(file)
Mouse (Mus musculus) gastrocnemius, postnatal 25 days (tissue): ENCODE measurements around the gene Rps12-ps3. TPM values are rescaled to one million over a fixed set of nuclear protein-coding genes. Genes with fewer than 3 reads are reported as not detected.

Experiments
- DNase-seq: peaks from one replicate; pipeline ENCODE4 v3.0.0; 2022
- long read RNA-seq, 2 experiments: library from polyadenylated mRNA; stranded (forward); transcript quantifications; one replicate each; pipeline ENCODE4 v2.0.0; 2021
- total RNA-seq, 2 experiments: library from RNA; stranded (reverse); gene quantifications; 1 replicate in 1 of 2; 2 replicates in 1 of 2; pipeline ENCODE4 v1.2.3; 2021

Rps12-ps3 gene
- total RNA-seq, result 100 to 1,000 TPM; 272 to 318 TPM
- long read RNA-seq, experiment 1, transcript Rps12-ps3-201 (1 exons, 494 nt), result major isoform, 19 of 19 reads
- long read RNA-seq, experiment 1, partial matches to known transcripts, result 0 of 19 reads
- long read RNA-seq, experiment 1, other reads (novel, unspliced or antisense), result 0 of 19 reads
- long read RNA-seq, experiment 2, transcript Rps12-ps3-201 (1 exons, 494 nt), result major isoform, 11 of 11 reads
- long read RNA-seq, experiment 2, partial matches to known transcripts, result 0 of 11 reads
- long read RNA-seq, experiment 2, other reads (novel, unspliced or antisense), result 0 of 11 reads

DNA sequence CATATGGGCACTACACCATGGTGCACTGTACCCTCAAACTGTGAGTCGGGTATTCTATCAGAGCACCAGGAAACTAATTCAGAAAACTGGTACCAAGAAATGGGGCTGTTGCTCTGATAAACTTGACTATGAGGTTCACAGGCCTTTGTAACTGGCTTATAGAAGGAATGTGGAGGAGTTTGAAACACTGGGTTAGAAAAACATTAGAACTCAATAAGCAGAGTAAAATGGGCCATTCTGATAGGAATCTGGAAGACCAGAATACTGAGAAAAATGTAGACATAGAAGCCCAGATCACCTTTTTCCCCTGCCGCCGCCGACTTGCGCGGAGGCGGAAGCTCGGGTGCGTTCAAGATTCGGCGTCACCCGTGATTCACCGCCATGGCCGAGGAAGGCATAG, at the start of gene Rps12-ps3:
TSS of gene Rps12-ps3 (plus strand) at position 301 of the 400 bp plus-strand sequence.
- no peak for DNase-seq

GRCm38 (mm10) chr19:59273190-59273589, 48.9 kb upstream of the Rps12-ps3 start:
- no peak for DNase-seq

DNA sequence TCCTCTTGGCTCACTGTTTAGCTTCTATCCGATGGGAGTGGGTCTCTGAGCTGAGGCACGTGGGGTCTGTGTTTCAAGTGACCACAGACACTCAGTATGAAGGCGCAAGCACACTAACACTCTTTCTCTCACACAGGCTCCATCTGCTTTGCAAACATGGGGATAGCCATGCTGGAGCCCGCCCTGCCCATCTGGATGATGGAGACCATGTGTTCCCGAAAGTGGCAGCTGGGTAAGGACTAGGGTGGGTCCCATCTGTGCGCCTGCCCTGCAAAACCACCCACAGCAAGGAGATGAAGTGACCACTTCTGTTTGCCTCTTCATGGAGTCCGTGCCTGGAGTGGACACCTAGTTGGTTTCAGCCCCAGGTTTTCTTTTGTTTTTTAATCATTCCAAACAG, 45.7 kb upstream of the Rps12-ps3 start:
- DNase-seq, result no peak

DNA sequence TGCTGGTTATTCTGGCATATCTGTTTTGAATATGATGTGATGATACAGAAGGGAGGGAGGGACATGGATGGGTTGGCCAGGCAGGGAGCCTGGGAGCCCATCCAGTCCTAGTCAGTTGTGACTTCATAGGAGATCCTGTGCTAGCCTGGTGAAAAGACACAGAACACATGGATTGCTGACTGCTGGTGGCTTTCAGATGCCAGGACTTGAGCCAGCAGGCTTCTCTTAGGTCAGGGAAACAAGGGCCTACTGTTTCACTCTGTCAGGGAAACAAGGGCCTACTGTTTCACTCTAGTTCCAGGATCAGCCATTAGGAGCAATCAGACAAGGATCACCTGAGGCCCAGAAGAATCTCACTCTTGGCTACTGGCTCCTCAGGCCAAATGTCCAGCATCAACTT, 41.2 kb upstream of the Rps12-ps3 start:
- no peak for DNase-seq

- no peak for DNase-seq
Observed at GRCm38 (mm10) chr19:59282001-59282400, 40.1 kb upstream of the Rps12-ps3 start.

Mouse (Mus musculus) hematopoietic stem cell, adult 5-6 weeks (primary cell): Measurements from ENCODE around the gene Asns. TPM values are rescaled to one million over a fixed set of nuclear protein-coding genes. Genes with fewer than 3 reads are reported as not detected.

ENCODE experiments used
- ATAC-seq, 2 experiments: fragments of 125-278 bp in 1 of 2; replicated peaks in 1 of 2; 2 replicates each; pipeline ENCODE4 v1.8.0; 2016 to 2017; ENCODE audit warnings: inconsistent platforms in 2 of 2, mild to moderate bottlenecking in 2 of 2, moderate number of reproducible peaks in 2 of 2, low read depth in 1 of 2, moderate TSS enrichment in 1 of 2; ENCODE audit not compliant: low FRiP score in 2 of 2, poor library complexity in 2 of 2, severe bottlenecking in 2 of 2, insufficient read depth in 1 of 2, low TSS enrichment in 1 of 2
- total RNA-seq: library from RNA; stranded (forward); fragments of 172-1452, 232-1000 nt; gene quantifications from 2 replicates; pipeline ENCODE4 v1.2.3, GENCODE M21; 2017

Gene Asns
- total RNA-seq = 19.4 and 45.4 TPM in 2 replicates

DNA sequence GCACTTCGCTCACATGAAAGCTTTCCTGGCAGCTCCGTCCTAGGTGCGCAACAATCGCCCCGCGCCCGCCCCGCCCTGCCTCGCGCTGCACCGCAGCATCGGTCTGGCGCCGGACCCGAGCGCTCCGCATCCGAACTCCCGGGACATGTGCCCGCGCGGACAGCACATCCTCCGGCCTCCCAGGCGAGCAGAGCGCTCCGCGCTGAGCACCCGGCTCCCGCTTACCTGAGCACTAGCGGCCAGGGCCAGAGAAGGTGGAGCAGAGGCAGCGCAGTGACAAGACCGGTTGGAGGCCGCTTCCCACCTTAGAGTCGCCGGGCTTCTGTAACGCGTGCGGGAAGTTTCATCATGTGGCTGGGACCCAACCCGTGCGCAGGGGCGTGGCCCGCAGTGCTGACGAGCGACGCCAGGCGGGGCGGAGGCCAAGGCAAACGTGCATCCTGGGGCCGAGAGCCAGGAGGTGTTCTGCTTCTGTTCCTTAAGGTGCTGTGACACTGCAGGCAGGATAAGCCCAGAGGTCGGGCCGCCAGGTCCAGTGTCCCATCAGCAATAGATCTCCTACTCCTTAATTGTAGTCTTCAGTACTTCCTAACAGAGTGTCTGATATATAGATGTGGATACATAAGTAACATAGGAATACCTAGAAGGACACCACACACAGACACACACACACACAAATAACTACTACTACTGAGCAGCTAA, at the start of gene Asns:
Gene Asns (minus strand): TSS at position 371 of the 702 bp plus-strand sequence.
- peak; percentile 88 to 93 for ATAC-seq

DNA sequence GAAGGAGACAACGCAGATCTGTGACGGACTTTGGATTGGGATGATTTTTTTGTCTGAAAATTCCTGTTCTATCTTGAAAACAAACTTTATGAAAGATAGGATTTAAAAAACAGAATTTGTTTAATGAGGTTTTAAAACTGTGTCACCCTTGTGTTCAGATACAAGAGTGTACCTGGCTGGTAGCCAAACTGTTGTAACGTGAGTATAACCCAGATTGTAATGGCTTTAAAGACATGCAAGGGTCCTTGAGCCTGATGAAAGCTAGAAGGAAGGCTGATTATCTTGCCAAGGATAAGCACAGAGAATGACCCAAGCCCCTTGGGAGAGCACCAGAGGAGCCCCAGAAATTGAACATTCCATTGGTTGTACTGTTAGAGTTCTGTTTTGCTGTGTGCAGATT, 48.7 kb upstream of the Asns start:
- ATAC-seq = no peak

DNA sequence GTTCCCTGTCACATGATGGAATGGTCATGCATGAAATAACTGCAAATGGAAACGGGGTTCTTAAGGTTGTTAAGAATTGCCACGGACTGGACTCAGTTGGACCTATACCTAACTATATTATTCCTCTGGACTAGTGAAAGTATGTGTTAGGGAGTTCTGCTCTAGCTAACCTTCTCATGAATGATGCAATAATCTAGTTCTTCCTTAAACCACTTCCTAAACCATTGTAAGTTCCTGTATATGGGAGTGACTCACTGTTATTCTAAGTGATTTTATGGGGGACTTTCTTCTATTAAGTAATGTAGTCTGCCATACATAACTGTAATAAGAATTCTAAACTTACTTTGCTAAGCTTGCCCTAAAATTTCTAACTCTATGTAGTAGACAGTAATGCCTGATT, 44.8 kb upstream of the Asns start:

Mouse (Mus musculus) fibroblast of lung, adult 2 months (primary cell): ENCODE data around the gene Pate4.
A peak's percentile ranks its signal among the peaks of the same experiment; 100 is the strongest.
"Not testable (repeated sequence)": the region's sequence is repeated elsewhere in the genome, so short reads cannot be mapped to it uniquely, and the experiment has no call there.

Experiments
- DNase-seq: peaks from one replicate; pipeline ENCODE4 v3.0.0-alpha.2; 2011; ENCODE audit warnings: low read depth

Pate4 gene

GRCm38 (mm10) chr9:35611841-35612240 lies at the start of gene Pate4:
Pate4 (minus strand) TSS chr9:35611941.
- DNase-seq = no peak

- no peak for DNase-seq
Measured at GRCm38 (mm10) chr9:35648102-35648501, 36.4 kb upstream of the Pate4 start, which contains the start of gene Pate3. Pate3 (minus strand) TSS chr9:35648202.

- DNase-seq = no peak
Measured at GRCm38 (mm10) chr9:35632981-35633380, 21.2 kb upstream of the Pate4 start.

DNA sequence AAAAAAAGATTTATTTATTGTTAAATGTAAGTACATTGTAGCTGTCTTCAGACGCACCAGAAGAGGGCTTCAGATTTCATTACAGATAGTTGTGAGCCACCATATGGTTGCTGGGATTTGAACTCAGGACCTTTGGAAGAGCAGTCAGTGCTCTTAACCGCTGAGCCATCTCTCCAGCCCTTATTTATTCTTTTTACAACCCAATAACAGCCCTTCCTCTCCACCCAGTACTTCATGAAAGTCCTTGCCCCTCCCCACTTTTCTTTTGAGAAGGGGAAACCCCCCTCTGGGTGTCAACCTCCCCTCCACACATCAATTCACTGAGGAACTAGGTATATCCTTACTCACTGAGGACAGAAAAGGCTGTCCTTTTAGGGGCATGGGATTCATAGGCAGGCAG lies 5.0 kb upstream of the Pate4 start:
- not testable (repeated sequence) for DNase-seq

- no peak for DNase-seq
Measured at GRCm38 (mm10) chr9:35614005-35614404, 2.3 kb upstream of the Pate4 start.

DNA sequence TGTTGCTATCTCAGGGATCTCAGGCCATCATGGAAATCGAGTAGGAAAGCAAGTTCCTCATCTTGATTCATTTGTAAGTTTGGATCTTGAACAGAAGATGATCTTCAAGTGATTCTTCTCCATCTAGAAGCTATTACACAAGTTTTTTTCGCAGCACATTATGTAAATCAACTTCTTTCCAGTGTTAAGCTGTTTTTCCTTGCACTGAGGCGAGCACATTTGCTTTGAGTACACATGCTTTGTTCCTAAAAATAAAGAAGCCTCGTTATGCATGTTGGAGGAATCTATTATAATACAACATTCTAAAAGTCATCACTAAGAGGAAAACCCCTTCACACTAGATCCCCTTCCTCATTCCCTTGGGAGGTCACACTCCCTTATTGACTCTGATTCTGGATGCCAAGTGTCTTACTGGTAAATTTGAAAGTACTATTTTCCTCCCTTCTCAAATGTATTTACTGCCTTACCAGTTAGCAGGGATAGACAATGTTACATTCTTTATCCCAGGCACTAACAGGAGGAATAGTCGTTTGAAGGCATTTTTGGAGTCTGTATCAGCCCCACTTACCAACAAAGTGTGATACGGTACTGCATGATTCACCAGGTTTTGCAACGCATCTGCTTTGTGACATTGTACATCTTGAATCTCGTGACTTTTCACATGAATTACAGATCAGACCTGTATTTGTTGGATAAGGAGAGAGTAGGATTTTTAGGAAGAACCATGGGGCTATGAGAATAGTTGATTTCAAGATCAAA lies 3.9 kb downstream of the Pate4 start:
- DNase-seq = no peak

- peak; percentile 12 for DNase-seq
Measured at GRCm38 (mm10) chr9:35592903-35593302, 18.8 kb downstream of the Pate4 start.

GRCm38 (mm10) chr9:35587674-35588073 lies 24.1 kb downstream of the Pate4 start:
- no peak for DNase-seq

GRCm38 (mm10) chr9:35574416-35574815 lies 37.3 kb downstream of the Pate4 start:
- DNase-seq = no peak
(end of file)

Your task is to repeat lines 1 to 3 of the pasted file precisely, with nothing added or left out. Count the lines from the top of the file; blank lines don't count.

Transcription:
Mouse (Mus musculus) gastrocnemius, postnatal 25 days (tissue): ENCODE measurements around the gene Rps12-ps3. TPM values are rescaled to one million over a fixed set of nuclear protein-coding genes. Genes with fewer than 3 reads are reported as not detected.

Experiments
- DNase-seq: peaks from one replicate; pipeline ENCODE4 v3.0.0; 2022